Is there a risk to presenting such a sunny outlook?
Well, it’s analytical. I’m a designer, so I start with analysis. It’s fact-based optimism. The truth is that we are facing “success” problems. Our problems today are because we succeeded in fighting back hunger and disease. Right now, the Institute of Food Technologists think tank is trying to figure out how to feed 10 billion people. But if we’d failed more, we’d only be a billion people, which shows what we’re capable of.
It’s the best time in human history to be alive and working, by a radical long shot. In Roman times, we were killing kids for entertainment. At different times in history, women were property and vast numbers of people were slaves. For most, the life expectancy was 30 years. So for the vast majority, the past was much worse than today, even with today’s disparity. It’s still not evenly distributed, but there are legions of people working on distributing it better. So let’s design society so that even more people can participate, because that’s how we’re going to solve the next round of problems.
When people hear “design,” they tend to think of graphic designers or architects, but you’re using the word as a very broad term. And EDIT looks at innovations made by doctors and chefs. Why extend the focus of the show beyond just the usual suspects?
We use the word “design” colloquially more intelligently than we do profes- sionally. There are lots of places that the word “design” now belongs where it still isn’t being said. In business schools, for instance. We don’t need MBAs anymore. We need MBDs. Administration was the challenge when a company was just making one thing and had to scale it. Now, businesses should be embracing design thinking and constantly reconsidering their product.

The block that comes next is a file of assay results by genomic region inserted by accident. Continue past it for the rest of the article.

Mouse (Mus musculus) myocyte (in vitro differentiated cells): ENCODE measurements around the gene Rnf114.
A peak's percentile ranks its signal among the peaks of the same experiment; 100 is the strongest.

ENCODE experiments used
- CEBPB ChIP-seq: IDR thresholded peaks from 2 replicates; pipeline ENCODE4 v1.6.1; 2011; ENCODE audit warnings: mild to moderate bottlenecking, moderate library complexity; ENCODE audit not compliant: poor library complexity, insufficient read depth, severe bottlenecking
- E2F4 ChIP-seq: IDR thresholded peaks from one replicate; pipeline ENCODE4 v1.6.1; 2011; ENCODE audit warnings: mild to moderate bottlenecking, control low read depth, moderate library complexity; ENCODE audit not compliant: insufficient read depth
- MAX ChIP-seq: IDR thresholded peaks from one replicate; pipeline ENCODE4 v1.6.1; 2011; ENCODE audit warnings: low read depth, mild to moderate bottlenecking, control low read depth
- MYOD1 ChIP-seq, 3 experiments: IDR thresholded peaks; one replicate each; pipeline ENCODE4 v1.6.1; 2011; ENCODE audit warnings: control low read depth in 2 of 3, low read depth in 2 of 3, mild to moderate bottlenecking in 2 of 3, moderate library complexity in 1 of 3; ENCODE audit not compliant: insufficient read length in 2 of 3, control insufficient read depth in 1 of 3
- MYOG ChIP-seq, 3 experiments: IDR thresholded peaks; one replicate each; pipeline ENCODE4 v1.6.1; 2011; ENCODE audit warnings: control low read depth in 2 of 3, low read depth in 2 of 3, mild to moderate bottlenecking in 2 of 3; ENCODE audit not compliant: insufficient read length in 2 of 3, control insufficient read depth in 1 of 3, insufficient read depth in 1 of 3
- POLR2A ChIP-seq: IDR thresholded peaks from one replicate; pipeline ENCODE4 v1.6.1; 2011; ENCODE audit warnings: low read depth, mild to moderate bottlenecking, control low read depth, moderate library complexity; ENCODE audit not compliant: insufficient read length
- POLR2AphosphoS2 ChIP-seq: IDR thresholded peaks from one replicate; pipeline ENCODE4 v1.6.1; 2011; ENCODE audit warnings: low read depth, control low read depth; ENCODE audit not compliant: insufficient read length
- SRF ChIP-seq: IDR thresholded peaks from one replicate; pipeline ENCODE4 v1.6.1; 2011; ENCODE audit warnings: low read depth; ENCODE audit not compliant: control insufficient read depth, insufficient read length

EDIT is taking place in a gritty former soap factory. Designers have a reputation for liking things very clean — spare, sophisticated, and simple. What’s the benefit here of embracing some mess?
Personally, I’ve never strived for a clean notion of design. I don’t think of design as pristine, fancy things. I know that a lot of people do, but my design is taking on the toughest challenges that we face.
In line with that, this location demonstrates the power of transformation. The shift from an industrial past to an information-focused future — which is what’s driving this whole new culture of design — is profound. We have millions of industrial buildings all over America and the world that we’re going to need to repurpose soon. An old soap factory is a great place to have a conversation about that.
One of your many jobs now is working for Freeman, which plans events. What’s changed about how you reach people at an expo or a trade show, in a digital age?
The industry event once had a lock on the dissemination of up-to-date information. It was enough to just bring in a table, set a new object on it, and run a demonstration. But that’s no longer the case. Almost everything at an event is now available online.
Now, events must offer inspiration, possibility, and the chance to connect with like-minded people. We’re using data to understand what your goals are and to help you reach your goals. We also customize a show in real time. That might mean moving someone from a meeting room to a mainstage based on the attention they’re getting online. That sort of flexibility is important.
At the announcement event for EDIT, you compared it to Canada’s Expo 67 centennial fair in Montreal. How did that event influence your career?
It blew my mind. At the time, I was eight. I was living in Northern Ontario outside of a mining town, and I had never been to a city, but I saw footage on TV filmed from a helicopter that was flying around the grounds.
The concept of design just wasn’t part of my life on the farm before that, but it became what I wanted to do. I’ve been collecting books and brochures from ’67 ever since. And even though EDIT is a small percentage of what that was, our primary responsibility is still to inspire. That’s the real test of our work. To inspire people, you have to be brave enough to show them what’s possible.